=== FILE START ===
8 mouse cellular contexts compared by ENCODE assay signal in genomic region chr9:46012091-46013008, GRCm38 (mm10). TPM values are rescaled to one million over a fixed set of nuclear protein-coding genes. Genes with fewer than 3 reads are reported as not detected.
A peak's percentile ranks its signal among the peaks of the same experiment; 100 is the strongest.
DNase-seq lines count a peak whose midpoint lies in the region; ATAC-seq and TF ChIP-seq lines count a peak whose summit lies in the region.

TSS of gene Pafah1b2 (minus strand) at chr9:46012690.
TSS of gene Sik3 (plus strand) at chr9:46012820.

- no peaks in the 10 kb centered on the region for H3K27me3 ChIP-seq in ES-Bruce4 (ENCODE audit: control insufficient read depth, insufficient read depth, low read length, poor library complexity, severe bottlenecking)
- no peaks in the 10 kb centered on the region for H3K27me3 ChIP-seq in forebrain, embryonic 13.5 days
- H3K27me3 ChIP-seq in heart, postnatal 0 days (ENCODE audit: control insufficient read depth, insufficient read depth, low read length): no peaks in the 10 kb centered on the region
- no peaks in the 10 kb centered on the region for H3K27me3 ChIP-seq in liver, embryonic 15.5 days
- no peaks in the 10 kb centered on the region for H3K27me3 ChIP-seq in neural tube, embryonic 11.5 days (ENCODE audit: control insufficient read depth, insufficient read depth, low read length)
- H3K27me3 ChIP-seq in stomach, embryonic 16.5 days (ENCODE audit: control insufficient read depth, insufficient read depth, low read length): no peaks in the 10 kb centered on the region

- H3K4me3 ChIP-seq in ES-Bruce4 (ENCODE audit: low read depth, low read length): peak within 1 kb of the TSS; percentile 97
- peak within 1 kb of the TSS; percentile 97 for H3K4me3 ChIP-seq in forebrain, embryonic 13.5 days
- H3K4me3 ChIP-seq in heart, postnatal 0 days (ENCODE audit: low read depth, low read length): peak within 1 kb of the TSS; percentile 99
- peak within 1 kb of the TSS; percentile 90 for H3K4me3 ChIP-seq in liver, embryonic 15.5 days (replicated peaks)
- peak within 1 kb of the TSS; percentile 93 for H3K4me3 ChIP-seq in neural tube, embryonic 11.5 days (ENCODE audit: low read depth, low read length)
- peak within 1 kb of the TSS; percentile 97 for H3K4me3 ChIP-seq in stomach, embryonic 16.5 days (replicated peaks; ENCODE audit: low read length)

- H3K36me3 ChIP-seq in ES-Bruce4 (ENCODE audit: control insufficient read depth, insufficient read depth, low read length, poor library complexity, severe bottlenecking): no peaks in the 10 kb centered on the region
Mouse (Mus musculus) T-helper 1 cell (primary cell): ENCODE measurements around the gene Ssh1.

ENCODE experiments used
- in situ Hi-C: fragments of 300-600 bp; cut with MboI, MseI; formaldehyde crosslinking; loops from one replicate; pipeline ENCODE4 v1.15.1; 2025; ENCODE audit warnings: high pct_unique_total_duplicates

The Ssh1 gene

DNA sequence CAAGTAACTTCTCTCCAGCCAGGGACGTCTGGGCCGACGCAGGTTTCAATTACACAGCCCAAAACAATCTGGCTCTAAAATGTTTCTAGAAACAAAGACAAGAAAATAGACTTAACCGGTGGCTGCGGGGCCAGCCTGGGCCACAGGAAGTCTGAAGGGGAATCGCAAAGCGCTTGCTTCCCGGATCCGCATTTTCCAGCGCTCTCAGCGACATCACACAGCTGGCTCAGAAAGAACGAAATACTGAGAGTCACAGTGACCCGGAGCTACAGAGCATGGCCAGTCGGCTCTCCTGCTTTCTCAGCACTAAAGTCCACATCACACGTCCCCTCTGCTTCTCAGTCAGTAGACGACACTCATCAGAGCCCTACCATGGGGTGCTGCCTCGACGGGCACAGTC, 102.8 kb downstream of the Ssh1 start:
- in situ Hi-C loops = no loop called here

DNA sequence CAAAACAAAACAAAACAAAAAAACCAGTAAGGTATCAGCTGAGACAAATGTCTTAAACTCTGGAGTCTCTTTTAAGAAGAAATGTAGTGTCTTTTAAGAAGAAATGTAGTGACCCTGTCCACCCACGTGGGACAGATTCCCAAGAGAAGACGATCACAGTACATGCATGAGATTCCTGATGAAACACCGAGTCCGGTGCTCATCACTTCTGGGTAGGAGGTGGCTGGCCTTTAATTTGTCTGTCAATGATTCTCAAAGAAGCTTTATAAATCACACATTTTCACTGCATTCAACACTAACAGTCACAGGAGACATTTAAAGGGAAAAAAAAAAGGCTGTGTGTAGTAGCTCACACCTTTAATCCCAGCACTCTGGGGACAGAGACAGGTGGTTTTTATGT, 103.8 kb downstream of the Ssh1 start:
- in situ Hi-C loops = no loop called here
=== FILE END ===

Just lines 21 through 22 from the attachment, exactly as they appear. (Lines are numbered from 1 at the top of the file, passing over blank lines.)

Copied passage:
- in situ Hi-C: fragments of 300-600 bp; cut with MboI, MseI; formaldehyde crosslinking; loops from one replicate; pipeline ENCODE4 v1.15.1; 2025; ENCODE audit warnings: high pct_unique_total_duplicates

The Ssh1 gene